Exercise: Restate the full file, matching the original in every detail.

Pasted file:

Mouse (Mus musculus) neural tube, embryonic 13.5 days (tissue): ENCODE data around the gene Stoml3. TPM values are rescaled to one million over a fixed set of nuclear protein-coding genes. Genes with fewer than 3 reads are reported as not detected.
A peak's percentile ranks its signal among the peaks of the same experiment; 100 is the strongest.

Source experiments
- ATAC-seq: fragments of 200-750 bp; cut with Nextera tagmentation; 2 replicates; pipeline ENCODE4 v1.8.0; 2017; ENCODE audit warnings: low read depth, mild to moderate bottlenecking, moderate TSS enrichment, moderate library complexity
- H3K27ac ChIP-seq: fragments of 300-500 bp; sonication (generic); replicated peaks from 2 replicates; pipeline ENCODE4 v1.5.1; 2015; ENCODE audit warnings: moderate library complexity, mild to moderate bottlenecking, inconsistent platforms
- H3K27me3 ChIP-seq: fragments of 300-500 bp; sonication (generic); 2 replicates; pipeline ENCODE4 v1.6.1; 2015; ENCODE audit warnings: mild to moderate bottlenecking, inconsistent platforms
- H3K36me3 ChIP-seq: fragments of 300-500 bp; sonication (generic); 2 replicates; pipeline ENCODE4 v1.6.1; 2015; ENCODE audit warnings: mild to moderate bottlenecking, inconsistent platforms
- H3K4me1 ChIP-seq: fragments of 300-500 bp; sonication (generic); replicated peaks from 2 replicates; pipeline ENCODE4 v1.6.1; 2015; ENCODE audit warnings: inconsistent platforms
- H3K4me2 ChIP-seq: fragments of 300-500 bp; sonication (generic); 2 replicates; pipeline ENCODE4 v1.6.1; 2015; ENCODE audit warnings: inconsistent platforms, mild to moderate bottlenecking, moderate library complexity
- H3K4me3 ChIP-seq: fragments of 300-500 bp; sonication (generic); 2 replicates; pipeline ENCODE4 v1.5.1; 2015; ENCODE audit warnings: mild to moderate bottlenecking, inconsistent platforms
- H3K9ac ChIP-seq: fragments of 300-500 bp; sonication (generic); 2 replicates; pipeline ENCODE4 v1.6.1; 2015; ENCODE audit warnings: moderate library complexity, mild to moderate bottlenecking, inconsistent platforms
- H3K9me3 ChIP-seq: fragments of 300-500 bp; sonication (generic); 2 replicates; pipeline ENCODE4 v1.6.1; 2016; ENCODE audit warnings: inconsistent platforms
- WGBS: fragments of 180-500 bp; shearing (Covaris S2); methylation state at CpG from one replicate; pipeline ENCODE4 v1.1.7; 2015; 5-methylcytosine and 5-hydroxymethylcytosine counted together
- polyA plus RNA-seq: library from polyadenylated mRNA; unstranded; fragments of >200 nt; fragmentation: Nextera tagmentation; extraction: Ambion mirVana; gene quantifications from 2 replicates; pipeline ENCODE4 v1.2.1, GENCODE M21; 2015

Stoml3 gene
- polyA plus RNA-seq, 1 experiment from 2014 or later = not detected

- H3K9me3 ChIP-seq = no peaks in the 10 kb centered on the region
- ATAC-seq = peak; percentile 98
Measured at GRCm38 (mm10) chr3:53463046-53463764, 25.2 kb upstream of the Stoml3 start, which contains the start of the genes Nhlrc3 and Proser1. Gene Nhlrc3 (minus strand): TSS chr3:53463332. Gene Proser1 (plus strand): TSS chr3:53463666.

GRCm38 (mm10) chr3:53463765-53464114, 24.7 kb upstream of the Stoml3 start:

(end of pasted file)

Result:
Mouse (Mus musculus) neural tube, embryonic 13.5 days (tissue): ENCODE data around the gene Stoml3. TPM values are rescaled to one million over a fixed set of nuclear protein-coding genes. Genes with fewer than 3 reads are reported as not detected.
A peak's percentile ranks its signal among the peaks of the same experiment; 100 is the strongest.

Source experiments
- ATAC-seq: fragments of 200-750 bp; cut with Nextera tagmentation; 2 replicates; pipeline ENCODE4 v1.8.0; 2017; ENCODE audit warnings: low read depth, mild to moderate bottlenecking, moderate TSS enrichment, moderate library complexity
- H3K27ac ChIP-seq: fragments of 300-500 bp; sonication (generic); replicated peaks from 2 replicates; pipeline ENCODE4 v1.5.1; 2015; ENCODE audit warnings: moderate library complexity, mild to moderate bottlenecking, inconsistent platforms
- H3K27me3 ChIP-seq: fragments of 300-500 bp; sonication (generic); 2 replicates; pipeline ENCODE4 v1.6.1; 2015; ENCODE audit warnings: mild to moderate bottlenecking, inconsistent platforms
- H3K36me3 ChIP-seq: fragments of 300-500 bp; sonication (generic); 2 replicates; pipeline ENCODE4 v1.6.1; 2015; ENCODE audit warnings: mild to moderate bottlenecking, inconsistent platforms
- H3K4me1 ChIP-seq: fragments of 300-500 bp; sonication (generic); replicated peaks from 2 replicates; pipeline ENCODE4 v1.6.1; 2015; ENCODE audit warnings: inconsistent platforms
- H3K4me2 ChIP-seq: fragments of 300-500 bp; sonication (generic); 2 replicates; pipeline ENCODE4 v1.6.1; 2015; ENCODE audit warnings: inconsistent platforms, mild to moderate bottlenecking, moderate library complexity
- H3K4me3 ChIP-seq: fragments of 300-500 bp; sonication (generic); 2 replicates; pipeline ENCODE4 v1.5.1; 2015; ENCODE audit warnings: mild to moderate bottlenecking, inconsistent platforms
- H3K9ac ChIP-seq: fragments of 300-500 bp; sonication (generic); 2 replicates; pipeline ENCODE4 v1.6.1; 2015; ENCODE audit warnings: moderate library complexity, mild to moderate bottlenecking, inconsistent platforms
- H3K9me3 ChIP-seq: fragments of 300-500 bp; sonication (generic); 2 replicates; pipeline ENCODE4 v1.6.1; 2016; ENCODE audit warnings: inconsistent platforms
- WGBS: fragments of 180-500 bp; shearing (Covaris S2); methylation state at CpG from one replicate; pipeline ENCODE4 v1.1.7; 2015; 5-methylcytosine and 5-hydroxymethylcytosine counted together
- polyA plus RNA-seq: library from polyadenylated mRNA; unstranded; fragments of >200 nt; fragmentation: Nextera tagmentation; extraction: Ambion mirVana; gene quantifications from 2 replicates; pipeline ENCODE4 v1.2.1, GENCODE M21; 2015

Stoml3 gene
- polyA plus RNA-seq, 1 experiment from 2014 or later = not detected

- H3K9me3 ChIP-seq = no peaks in the 10 kb centered on the region
- ATAC-seq = peak; percentile 98
Measured at GRCm38 (mm10) chr3:53463046-53463764, 25.2 kb upstream of the Stoml3 start, which contains the start of the genes Nhlrc3 and Proser1. Gene Nhlrc3 (minus strand): TSS chr3:53463332. Gene Proser1 (plus strand): TSS chr3:53463666.

GRCm38 (mm10) chr3:53463765-53464114, 24.7 kb upstream of the Stoml3 start: